DAVIES: You know, as the anti-Semitism of Hitler's regime revealed itself, with Kristallnacht and, you know, other outrages, the question emerged of what would the Italian Fascist Party do toward its Jewish population? First of all, what was the status of Italy's Jews? How many were there? How were they treated?

KERTZER: Well, there were about 35,000 or so Jews in Italy, which is one-tenth of 1 percent of the population. So it was a very small population, and it was found primarily in a few big cities in Italy, so it's quite different than some other parts of Europe. In Poland, for example, 10 percent of the population was Jewish. So it was a small community. It was not seen as a threat to the fascists initially. In fact, there were many Jews who were - became fascists. There were officeholders, fascist officeholders, of various types who were Jewish. And indeed, Mussolini's own long-term early mistress from the time of the First World War into the 1920s was a Jewish woman - Margherita Sarfatti - who was also one of his major political advisors. So in some sense, it was a big surprise when Mussolini begins to copy Hitler in his anti-Semitic policies.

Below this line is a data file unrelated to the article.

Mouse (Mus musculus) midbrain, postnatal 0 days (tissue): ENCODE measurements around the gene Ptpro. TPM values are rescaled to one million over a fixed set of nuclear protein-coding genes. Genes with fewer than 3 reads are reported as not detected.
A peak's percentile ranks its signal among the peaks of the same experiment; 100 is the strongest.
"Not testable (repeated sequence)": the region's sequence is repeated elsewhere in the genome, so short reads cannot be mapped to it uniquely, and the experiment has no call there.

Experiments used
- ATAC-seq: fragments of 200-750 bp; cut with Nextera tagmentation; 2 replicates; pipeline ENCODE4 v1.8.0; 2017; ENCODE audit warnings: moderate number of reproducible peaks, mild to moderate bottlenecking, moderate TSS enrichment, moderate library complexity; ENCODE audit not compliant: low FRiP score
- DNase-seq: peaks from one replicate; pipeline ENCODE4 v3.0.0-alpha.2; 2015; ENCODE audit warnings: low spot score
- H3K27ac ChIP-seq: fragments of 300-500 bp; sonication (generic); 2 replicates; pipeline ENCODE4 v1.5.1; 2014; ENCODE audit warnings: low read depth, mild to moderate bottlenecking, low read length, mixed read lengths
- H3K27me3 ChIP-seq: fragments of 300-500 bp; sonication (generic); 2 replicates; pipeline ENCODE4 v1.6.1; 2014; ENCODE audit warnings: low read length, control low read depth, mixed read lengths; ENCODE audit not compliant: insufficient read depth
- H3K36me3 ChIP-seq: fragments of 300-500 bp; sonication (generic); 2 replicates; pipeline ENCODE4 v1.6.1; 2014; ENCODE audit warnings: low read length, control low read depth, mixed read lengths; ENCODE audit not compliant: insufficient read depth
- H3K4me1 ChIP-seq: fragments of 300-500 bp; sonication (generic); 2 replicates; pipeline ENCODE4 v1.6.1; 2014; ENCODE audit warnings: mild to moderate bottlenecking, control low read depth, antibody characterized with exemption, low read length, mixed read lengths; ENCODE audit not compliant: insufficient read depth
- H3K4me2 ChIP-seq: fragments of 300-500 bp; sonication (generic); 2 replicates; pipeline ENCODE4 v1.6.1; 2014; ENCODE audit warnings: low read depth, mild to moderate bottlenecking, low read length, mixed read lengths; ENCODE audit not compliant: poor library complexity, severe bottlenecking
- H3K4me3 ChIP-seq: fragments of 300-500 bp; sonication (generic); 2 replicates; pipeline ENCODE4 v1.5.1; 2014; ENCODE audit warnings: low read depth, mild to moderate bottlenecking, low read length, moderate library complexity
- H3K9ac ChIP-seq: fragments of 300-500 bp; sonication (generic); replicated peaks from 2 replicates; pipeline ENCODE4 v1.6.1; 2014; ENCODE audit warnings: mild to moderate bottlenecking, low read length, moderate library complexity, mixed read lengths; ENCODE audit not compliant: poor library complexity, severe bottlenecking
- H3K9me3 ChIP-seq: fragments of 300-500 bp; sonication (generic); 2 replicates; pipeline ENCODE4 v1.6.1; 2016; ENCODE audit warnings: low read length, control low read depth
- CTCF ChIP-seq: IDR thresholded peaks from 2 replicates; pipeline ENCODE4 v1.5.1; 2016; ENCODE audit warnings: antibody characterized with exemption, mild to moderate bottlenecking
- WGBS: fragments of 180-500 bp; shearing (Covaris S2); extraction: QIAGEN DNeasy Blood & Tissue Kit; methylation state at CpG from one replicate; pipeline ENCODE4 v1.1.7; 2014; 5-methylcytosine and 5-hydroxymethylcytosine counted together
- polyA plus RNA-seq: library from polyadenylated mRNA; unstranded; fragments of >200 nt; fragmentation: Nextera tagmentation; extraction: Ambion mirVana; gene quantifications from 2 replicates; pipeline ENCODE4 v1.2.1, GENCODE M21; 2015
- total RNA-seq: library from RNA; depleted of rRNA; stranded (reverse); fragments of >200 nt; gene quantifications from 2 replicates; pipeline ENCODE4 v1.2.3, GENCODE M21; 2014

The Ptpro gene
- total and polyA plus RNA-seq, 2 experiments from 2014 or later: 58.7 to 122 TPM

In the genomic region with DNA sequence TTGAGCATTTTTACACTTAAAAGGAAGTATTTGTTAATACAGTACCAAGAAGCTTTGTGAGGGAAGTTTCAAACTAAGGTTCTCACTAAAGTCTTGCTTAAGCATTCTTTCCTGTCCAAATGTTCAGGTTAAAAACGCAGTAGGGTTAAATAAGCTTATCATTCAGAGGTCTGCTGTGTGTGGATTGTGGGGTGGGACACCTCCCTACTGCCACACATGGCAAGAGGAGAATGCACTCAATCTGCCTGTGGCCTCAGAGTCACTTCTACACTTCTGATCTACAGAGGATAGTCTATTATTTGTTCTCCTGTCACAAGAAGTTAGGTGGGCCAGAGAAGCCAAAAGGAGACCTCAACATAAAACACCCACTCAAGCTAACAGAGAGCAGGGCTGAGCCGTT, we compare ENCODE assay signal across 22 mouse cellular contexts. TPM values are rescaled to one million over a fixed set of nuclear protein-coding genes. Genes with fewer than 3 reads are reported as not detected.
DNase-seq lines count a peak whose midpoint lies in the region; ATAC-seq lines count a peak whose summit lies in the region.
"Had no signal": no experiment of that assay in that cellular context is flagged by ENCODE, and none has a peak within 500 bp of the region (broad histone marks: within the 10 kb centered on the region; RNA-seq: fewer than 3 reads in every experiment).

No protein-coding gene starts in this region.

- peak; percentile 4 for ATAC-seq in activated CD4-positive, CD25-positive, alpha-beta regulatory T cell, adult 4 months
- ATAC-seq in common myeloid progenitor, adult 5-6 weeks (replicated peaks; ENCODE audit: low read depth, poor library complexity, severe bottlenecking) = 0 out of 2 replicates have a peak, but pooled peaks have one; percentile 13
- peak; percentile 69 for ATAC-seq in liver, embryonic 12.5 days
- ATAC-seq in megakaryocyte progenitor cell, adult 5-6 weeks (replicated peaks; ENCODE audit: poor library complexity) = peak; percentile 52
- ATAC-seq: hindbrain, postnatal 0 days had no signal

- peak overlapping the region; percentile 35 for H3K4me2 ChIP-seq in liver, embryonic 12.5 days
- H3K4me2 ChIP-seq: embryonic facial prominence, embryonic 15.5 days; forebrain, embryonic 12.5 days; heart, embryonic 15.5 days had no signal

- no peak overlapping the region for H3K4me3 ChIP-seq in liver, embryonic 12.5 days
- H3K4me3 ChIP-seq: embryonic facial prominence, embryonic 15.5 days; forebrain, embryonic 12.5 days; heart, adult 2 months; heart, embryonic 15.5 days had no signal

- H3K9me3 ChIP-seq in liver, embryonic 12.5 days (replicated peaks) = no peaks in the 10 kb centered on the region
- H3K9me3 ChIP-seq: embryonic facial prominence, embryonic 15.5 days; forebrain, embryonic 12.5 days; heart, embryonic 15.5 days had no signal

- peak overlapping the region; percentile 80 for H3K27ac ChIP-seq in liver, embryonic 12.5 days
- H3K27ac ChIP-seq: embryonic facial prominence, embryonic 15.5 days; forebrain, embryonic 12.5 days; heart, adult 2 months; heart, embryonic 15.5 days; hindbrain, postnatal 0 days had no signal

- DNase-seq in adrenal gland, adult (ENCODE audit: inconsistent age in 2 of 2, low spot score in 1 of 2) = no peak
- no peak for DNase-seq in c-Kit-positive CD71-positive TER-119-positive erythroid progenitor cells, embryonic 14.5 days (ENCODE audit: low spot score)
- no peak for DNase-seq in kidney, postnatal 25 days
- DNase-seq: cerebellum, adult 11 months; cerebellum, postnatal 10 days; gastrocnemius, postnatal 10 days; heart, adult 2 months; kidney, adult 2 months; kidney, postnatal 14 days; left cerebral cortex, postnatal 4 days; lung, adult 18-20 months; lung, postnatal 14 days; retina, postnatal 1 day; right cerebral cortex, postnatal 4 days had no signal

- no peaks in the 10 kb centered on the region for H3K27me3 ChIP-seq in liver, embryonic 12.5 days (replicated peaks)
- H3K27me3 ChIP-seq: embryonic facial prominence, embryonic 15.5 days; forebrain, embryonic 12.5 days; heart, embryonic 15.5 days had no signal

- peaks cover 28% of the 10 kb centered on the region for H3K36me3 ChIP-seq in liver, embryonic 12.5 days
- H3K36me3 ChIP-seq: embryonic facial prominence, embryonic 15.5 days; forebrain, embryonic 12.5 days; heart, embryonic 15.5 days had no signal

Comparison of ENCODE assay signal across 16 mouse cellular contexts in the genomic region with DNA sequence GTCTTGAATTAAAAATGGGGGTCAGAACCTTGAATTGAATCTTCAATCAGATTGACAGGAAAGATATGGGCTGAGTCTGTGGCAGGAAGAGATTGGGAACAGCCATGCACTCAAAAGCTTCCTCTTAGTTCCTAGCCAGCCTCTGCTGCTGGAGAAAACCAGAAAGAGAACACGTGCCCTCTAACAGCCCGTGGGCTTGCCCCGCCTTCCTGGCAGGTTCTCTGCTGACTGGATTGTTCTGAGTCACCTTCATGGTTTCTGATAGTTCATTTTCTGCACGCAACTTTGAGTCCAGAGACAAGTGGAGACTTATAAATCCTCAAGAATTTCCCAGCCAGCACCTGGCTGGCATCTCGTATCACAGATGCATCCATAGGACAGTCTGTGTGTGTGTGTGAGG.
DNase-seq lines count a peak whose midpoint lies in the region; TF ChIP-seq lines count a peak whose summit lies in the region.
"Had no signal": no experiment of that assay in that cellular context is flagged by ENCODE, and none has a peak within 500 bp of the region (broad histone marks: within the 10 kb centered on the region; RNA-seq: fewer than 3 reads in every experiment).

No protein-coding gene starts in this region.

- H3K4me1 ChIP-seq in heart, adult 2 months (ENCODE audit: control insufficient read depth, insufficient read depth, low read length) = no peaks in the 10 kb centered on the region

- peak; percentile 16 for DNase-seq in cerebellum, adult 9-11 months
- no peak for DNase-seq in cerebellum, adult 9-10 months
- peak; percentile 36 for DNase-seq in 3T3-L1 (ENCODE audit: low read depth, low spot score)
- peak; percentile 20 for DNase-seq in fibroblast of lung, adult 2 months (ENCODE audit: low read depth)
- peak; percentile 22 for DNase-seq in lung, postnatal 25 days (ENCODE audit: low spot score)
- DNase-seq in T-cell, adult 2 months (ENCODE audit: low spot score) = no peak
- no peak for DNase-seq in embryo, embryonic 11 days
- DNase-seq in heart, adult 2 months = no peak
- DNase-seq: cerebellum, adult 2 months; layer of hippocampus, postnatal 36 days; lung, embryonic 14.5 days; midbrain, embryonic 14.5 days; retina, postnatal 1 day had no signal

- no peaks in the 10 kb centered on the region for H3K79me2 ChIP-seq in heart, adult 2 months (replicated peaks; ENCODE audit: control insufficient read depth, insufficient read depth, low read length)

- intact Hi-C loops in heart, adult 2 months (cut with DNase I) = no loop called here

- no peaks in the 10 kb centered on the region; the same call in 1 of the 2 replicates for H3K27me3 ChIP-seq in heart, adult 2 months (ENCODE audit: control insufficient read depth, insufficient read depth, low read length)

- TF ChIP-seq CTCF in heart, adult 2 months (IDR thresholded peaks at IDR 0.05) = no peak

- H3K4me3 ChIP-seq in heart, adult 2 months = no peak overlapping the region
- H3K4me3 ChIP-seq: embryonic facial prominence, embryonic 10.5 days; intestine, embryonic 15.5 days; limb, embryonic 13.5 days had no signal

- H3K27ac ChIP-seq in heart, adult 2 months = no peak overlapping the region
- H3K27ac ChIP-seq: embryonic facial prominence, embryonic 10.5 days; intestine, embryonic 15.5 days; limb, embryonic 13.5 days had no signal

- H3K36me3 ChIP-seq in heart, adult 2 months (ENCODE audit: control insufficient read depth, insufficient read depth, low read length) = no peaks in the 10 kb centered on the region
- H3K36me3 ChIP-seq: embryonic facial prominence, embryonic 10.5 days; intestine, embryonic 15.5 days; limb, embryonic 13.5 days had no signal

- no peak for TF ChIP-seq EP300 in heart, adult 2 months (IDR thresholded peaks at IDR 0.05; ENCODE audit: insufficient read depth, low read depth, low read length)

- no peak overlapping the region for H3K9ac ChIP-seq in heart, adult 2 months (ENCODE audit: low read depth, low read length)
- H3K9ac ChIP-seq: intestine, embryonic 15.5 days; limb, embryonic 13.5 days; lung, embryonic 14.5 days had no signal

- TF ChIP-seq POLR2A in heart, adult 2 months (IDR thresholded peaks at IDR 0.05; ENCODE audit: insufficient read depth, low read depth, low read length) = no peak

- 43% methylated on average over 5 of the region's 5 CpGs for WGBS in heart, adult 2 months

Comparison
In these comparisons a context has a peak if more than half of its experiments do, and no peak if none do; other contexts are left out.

DAVIES: This wasn't something that was a longstanding, you know, core commitment of Mussolini's.

KERTZER: No. It was certainly never part of the fascist program. I mean, it's not to say there weren't anti-Semitic fascists or an anti-Semitic wing of the fascists, which there was, but it was not identified with Mussolini. And Mussolini, I mean, although he participated in the larger probably mild, you might say anti-Semitism of the larger culture, nothing marked him as being particularly interested in this issue. And, in fact, he did an interview with a German Jewish reporter, I think was 1933, in which he specifically said that he did not see any problem about Jews and did not believe in racial theories.


DAVIES: And what was the pope's attitude on what was called the Jewish question?

KERTZER: Well, the pope's attitude is more complicated. There had long been in the church a very strong anti-Jewish sentiment. The Jews were demonized, of course, in part for theological reasons, as having been cursed for God and the charge of deicide, of being responsible for the crucifixion of Jesus and so forth. But this, by the late 19th century, had come to be part of a larger anti-Semitic stream in the church which saw the Jews as part of what was wrong with European society, as secretly plotting against Christians. And many church publications published this kind of material.